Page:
Both my parents and I were born on generational seams. My father was born in 1959, my mom in 1960, right in the last years of the baby boom era. I was born in 1996, two years before the zoomer cut-off (usually put around 1998 or so). The result of this fluke is that, like everyone else born around 1996, my relationship to 2008—likely the defining event in both generations’ lives—is neither fully millennial nor fully zoomer. What I want to do here is use this in-betweenness to sketch a rough schematic of how each generation’s relationship to 2008 manifests in aesthetics and politics, in what decade each generation turned to for fashion and art, as well as each’s commitment to Marxist materialism and tendency to historicism. Before doing so, however, I want to stress that these are generalities, and as with any generation, there’s no hard line between zoomer and millennial. Each generation bleeds into every other. The rough periodization I’m indulging in is nothing more than an attempt to label two different impulses among young-ish people (under 35).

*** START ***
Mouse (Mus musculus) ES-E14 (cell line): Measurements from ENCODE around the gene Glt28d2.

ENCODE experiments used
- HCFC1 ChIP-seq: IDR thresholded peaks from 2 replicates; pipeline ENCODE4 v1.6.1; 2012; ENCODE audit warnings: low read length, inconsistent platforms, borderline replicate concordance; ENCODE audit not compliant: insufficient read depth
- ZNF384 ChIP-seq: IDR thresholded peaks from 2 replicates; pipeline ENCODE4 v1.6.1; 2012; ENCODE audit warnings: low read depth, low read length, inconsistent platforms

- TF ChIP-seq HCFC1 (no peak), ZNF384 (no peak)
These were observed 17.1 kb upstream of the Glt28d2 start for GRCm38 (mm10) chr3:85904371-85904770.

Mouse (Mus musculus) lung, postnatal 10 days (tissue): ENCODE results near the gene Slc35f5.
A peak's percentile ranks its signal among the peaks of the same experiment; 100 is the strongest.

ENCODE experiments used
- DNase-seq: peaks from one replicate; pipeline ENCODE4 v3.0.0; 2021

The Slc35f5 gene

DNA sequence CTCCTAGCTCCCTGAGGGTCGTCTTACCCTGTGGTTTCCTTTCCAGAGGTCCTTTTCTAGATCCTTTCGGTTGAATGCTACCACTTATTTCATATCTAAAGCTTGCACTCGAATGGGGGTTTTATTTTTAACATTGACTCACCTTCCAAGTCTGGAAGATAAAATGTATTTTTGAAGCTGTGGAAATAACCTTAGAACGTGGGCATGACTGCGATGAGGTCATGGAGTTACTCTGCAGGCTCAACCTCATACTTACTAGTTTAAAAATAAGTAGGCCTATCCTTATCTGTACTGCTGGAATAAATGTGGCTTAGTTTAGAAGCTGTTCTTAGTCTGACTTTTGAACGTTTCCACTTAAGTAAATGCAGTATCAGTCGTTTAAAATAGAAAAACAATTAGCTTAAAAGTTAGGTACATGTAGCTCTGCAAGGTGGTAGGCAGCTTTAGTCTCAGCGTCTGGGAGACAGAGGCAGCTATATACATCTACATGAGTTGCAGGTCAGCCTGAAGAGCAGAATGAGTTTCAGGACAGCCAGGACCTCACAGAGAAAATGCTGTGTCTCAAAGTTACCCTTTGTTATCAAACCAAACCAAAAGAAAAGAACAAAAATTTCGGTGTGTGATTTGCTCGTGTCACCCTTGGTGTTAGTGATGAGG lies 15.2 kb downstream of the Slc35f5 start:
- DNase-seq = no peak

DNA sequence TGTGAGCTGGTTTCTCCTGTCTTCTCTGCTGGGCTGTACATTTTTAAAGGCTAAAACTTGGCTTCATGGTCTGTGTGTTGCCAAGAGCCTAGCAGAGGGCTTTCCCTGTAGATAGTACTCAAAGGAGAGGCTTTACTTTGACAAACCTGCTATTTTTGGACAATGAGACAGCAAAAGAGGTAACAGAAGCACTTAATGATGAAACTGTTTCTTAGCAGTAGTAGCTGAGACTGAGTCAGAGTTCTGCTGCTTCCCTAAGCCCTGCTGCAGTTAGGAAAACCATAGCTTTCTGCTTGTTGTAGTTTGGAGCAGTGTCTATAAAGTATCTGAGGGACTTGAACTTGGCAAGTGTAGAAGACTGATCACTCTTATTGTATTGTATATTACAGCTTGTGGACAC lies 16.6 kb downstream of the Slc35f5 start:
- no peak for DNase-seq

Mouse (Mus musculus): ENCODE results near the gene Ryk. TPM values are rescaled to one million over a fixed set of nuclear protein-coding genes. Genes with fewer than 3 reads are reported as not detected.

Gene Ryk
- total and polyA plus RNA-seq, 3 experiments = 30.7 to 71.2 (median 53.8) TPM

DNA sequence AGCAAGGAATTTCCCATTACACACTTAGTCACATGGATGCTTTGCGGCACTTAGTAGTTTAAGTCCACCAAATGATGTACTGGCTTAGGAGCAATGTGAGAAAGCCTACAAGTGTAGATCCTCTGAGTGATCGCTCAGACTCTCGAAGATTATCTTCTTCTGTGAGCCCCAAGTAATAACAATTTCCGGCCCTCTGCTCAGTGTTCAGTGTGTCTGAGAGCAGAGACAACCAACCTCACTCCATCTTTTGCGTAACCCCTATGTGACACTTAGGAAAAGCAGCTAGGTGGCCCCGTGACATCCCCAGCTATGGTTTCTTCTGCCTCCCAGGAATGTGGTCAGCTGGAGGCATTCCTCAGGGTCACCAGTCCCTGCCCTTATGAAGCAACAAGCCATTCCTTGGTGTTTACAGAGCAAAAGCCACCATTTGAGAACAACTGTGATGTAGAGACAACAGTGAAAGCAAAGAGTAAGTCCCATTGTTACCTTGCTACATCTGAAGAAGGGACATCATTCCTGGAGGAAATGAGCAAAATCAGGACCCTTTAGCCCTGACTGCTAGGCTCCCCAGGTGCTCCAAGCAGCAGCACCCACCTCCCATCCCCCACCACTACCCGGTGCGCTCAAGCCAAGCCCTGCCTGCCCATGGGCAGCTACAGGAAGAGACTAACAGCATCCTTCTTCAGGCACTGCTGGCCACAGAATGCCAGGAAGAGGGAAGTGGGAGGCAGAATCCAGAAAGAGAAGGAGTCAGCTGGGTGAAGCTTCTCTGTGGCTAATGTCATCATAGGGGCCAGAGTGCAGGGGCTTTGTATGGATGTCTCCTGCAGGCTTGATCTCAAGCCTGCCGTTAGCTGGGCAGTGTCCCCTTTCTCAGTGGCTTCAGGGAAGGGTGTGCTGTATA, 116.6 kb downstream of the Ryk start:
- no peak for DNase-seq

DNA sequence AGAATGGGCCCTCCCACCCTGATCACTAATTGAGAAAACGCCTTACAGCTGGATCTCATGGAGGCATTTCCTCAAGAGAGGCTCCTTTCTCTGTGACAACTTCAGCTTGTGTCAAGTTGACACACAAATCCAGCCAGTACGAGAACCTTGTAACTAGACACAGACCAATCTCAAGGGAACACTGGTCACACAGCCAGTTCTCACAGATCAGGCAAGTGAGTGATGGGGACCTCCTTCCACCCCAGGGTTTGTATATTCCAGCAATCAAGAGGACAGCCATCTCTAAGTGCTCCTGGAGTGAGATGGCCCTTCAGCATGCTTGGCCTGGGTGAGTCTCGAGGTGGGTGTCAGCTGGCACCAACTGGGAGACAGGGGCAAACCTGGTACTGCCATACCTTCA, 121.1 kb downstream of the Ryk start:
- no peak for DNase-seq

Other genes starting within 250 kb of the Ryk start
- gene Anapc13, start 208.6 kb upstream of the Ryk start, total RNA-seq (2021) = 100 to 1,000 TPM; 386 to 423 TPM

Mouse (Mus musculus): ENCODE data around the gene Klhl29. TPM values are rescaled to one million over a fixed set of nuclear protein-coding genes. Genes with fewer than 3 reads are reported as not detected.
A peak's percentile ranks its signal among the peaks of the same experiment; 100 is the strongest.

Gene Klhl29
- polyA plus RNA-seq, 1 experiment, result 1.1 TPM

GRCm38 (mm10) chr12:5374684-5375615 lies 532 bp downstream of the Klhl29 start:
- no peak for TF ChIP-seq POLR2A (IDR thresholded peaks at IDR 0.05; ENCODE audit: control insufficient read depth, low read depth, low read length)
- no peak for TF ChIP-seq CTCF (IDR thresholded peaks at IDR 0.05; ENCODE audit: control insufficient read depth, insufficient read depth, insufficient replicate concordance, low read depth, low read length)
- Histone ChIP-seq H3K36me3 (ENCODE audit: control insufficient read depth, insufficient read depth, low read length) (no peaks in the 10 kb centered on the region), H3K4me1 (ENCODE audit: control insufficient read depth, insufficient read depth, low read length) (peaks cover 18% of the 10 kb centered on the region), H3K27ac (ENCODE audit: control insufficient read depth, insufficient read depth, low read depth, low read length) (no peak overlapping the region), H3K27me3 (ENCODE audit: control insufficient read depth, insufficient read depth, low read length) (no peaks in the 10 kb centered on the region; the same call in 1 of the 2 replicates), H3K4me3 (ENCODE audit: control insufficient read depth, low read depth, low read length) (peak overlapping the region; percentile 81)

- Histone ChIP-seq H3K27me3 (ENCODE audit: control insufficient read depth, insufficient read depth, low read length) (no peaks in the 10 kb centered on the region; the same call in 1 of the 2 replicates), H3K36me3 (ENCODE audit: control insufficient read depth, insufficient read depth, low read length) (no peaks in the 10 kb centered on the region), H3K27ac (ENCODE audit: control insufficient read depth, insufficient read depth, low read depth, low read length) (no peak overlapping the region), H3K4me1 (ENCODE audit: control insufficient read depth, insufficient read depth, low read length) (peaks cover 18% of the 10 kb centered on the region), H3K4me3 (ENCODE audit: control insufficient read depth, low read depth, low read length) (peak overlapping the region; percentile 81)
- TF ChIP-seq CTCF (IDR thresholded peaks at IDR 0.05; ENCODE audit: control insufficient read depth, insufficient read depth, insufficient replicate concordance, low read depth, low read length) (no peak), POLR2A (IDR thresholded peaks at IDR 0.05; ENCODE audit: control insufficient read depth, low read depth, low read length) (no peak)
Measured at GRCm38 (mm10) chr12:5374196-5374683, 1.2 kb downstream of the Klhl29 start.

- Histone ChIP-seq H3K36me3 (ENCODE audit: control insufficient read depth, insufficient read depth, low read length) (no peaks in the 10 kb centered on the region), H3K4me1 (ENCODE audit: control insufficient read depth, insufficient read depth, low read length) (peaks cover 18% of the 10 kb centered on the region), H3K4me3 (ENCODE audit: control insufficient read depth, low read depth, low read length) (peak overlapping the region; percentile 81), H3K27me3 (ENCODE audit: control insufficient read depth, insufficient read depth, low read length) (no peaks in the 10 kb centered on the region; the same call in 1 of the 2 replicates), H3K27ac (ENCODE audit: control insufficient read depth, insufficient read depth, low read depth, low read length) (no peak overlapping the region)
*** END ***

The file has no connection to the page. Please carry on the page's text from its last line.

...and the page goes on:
That aesthetically, we both looked backwards is inevitable: the future has been foreclosed, after all, and even if hadn’t, pastiche and recirculation has been the name of the game since at least the 1980’s. But what strikes me as fascinating is not that each generation looked to a different era (millennials looking towards the 1970’s, Zoomers looking towards the early 2000’s/late 90’s), but why. Younger millennials turned toward the 1970’s as an aesthetic touchstone not because of hauntology (as Mark Fisher argues), but because of the similarities between then and the post-2008 era. In my thesis, I attributed this to what is called the secular crisis of capitalism. I still agree with that analysis. But without even getting into that we might say that there’s an obvious kinship: the seventies were the last period of extended stagnation like we saw after 2008. And even when recovery began after the Great Recession, it was only a recovery for a small group of people. The jobs that came back were for the most part more precarious and lower-paying. You can even in some ways draw a modern parallel to stagflation, the feeling that you’re being left behind as the economy grows: the explosion of rents and home prices across the nation, even in cities with no limitations on housing stock. It’s not stagflation of course (inflation rates are still quite low, though Biden’s administration is talking about raising them), but rather extreme inequality. The feeling, however, might as well be the same. For the average person, wages have been stagnant even as the cost of reproduction (in the Marxist sense of the term) has risen.